The government has said it expects to develop the technology needed to produce gas from methane hydrates by about 2018, although it remains to be proven whether the resource will be commercial (see Methane hydrates seen as the next big unconventional gas, 22 April 2013). 

Methane hydrates appear in Arctic sediments and below continental shelves as far apart as India and New Zealand. Worldwide deposits are estimated at up to 20,000 trillion cubic metres of gas – compared with 185.7 tcm of proven gas reserves in the world at the end of 2013, according to BP statistics. …… 

The JMH JV includes Japex (operator, 33%), Japan Drilling Co. (18%), Inpex (13%), Idemitsu Oil & Gas (5%), JX Nippon Oil & Gas Exploration (5%), Nippon Steel & Sumikin Engineering Co. (5%), Chiyoda Corp. (5%), Toyo Engineering Corp. (5%), JGC Corp. (5%), Mitsui Oil Exploration (5%) and Mitsubishi Gas Chemical Co. (1%). 

With new natural gas reserves being found in the Arctic and with all the shale gas yet to be extracted and, now, with the vast amount of methane hydrates available, “peak gas” is at least 1,000 years away.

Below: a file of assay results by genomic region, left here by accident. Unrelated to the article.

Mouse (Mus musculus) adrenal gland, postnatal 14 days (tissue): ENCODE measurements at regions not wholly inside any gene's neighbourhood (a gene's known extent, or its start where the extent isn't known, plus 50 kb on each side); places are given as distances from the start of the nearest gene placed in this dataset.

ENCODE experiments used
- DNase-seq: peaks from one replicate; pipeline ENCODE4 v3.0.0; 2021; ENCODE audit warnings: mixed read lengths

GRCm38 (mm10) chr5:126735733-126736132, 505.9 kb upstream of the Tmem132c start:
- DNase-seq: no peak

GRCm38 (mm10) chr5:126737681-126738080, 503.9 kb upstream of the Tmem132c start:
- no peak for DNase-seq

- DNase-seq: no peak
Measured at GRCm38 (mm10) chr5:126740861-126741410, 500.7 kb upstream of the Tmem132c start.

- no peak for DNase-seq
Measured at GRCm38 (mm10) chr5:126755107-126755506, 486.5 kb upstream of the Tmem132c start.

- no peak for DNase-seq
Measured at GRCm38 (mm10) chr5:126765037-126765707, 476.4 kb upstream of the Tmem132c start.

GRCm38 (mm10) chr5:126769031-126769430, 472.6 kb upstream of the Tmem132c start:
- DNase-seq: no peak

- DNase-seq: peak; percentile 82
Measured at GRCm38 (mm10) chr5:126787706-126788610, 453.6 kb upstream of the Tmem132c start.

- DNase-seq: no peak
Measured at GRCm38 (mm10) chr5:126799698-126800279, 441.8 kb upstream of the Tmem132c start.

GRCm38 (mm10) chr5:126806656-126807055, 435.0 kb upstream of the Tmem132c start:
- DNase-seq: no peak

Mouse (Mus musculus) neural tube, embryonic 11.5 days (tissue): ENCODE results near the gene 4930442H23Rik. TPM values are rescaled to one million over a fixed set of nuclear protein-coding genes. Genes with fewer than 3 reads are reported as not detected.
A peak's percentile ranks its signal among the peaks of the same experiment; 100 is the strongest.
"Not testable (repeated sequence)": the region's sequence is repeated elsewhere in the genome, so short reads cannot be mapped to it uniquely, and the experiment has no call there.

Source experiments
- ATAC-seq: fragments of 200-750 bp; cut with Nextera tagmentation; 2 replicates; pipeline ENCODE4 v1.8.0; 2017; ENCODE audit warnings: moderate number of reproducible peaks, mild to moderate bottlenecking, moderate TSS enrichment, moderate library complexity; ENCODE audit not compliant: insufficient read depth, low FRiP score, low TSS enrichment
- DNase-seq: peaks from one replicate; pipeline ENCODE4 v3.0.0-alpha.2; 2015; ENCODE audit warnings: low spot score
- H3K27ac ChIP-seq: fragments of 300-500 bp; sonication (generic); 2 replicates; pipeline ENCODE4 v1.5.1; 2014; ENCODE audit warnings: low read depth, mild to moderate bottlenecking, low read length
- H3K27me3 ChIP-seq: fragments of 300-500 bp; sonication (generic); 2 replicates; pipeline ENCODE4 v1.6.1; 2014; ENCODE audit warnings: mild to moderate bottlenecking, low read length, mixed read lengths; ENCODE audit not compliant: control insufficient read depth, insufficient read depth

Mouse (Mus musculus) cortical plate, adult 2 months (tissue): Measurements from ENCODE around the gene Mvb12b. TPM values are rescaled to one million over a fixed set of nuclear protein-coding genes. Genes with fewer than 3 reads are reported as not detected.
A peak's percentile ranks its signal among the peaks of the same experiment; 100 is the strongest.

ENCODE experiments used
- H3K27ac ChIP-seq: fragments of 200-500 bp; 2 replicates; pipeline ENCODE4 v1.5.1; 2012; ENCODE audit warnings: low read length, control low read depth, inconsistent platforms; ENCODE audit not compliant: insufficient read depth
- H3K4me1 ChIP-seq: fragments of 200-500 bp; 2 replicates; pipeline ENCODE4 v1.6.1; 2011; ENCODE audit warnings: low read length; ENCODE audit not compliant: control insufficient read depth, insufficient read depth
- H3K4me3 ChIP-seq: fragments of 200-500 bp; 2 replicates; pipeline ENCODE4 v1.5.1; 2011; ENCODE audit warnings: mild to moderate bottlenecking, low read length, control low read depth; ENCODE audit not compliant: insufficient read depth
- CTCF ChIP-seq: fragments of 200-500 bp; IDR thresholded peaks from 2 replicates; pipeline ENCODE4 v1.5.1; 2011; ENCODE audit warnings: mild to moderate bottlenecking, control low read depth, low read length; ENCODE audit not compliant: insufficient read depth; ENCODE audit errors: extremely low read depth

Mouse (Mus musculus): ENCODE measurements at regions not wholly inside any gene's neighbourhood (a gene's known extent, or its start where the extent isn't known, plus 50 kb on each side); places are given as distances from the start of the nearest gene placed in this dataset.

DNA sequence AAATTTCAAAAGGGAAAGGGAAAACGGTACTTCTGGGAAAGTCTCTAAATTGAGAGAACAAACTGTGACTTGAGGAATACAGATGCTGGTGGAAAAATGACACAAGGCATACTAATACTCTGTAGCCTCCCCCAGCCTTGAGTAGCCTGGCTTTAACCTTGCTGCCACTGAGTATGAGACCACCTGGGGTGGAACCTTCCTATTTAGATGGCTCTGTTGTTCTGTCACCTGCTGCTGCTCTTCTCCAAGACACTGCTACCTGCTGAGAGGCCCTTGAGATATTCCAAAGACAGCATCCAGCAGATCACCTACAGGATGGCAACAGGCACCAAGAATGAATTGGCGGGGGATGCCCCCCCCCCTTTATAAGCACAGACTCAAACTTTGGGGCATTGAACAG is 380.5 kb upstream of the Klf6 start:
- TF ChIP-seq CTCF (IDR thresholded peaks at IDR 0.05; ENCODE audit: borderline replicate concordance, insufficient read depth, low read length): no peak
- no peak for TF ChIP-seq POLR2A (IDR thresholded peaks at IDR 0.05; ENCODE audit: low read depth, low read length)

Earthquakes release methane from methane hydrates

July 29, 2013

“Natural” release of methane from methane hydrates by earthquakes is more common and more significant than has been thought or accounted for in climate models.

The inescapable conclusion is that effects  being attributed by the demonisation of carbon to man made carbon dioxide emissions (even if real) may well be partly due to the natural release of such methane.  The global temperature pause for the last 17 years or so and the clear but small decline in global temperatures for the last 5 years is quite clear. At the same time emissions from fossil fuel combustion have been steadily increasing. These are a clear indication that the supposed linkage between carbon dioxide concentration and man-made carbon dioxide emissions on climate is very suspect if not completely broken.